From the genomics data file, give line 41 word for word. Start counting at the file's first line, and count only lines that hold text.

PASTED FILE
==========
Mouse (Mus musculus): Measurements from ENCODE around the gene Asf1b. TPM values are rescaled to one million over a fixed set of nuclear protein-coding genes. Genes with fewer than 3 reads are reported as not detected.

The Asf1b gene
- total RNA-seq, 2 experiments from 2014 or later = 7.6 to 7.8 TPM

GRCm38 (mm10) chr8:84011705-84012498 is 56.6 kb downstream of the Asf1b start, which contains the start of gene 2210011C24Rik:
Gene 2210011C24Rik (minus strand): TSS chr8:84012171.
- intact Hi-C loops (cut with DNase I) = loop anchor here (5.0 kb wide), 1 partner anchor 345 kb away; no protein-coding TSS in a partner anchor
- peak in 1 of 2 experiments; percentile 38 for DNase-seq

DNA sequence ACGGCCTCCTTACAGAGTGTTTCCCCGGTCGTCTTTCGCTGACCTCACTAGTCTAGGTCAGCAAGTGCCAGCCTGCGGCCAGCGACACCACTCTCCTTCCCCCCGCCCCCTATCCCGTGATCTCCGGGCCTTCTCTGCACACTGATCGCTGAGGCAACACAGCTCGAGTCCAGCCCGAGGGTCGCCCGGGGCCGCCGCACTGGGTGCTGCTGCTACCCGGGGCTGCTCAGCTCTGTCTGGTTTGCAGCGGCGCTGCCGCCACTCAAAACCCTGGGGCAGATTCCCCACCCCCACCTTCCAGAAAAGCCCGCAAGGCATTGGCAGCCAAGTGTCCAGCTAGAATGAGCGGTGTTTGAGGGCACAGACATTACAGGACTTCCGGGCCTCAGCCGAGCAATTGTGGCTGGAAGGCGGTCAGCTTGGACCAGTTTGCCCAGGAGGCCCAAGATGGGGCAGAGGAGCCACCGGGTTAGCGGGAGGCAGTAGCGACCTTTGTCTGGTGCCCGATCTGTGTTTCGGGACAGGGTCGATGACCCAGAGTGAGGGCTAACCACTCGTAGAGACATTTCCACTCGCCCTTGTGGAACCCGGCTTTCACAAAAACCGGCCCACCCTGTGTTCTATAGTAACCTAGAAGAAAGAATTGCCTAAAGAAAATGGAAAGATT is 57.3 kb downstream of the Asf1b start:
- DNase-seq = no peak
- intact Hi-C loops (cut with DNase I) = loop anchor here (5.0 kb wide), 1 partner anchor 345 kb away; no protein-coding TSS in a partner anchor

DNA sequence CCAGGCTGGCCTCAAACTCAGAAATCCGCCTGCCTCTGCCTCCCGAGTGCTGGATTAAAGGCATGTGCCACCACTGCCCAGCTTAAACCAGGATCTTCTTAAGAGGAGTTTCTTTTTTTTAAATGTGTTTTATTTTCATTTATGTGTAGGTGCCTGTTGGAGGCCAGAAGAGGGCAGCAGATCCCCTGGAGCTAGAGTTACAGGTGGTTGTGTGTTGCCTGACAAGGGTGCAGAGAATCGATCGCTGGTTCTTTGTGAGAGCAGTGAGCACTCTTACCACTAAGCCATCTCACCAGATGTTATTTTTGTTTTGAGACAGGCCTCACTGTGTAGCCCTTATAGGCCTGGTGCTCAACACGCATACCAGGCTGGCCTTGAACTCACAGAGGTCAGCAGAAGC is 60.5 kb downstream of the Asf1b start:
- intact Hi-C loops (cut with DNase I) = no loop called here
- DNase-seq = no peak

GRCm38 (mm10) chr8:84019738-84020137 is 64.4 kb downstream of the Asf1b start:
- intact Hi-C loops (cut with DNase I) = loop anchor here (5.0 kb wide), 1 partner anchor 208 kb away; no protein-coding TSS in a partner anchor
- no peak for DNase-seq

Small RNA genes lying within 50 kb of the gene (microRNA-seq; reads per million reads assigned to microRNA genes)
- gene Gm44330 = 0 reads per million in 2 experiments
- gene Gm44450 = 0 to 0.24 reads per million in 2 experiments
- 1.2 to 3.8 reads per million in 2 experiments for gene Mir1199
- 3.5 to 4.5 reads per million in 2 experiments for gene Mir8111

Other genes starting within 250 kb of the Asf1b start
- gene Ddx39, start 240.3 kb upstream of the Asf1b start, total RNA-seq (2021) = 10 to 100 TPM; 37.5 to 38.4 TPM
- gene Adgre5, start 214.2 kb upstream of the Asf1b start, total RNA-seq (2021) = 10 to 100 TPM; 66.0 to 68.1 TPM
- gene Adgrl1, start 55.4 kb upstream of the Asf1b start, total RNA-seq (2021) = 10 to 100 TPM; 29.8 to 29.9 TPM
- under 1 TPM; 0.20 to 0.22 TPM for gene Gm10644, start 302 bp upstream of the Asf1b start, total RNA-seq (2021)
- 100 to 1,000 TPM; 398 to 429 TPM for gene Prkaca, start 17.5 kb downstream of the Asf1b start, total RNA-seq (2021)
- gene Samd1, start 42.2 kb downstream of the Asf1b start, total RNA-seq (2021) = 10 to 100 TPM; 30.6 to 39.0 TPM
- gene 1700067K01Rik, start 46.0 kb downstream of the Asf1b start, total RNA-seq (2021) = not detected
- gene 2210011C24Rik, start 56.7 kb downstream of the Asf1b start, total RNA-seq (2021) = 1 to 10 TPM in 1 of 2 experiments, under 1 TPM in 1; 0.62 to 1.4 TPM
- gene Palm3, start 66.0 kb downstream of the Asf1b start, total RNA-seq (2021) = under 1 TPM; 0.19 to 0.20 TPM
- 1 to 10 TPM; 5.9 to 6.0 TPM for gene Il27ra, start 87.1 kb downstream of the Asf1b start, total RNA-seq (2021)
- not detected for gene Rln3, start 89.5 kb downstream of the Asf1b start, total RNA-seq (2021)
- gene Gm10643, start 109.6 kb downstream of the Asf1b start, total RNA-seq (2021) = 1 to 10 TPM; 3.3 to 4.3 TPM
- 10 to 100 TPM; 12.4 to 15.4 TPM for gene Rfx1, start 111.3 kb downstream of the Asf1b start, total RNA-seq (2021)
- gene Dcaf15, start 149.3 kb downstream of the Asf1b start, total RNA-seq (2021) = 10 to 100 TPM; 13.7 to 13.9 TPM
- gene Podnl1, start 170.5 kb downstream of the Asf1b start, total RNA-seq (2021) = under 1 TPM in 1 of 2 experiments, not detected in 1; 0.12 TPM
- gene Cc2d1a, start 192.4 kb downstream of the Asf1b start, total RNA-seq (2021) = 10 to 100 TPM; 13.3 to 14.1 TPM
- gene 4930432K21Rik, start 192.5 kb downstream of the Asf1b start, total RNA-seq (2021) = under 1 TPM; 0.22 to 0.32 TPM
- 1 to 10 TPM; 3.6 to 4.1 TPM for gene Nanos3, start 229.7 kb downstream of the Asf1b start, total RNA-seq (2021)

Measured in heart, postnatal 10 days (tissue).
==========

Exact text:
Measured in heart, postnatal 10 days (tissue).